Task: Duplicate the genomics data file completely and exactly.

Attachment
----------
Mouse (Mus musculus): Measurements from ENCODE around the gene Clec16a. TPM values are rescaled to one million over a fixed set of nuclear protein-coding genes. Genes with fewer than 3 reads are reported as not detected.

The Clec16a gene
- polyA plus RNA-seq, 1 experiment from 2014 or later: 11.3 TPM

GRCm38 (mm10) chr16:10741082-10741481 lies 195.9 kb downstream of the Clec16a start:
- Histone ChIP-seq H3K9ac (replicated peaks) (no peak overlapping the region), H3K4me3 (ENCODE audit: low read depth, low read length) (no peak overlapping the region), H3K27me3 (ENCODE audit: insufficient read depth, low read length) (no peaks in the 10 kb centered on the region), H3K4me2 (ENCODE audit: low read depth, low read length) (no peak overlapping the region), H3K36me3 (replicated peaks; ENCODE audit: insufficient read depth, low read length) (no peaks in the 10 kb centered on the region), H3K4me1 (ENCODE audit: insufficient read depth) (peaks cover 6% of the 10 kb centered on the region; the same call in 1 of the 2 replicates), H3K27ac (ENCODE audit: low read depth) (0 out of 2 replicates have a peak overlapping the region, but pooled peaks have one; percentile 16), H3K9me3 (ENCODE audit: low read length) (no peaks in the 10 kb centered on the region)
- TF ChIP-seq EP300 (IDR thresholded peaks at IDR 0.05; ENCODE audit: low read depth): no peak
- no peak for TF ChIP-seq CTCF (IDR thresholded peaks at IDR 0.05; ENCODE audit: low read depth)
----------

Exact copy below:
Mouse (Mus musculus): Measurements from ENCODE around the gene Clec16a. TPM values are rescaled to one million over a fixed set of nuclear protein-coding genes. Genes with fewer than 3 reads are reported as not detected.

The Clec16a gene
- polyA plus RNA-seq, 1 experiment from 2014 or later: 11.3 TPM

GRCm38 (mm10) chr16:10741082-10741481 lies 195.9 kb downstream of the Clec16a start:
- Histone ChIP-seq H3K9ac (replicated peaks) (no peak overlapping the region), H3K4me3 (ENCODE audit: low read depth, low read length) (no peak overlapping the region), H3K27me3 (ENCODE audit: insufficient read depth, low read length) (no peaks in the 10 kb centered on the region), H3K4me2 (ENCODE audit: low read depth, low read length) (no peak overlapping the region), H3K36me3 (replicated peaks; ENCODE audit: insufficient read depth, low read length) (no peaks in the 10 kb centered on the region), H3K4me1 (ENCODE audit: insufficient read depth) (peaks cover 6% of the 10 kb centered on the region; the same call in 1 of the 2 replicates), H3K27ac (ENCODE audit: low read depth) (0 out of 2 replicates have a peak overlapping the region, but pooled peaks have one; percentile 16), H3K9me3 (ENCODE audit: low read length) (no peaks in the 10 kb centered on the region)
- TF ChIP-seq EP300 (IDR thresholded peaks at IDR 0.05; ENCODE audit: low read depth): no peak
- no peak for TF ChIP-seq CTCF (IDR thresholded peaks at IDR 0.05; ENCODE audit: low read depth)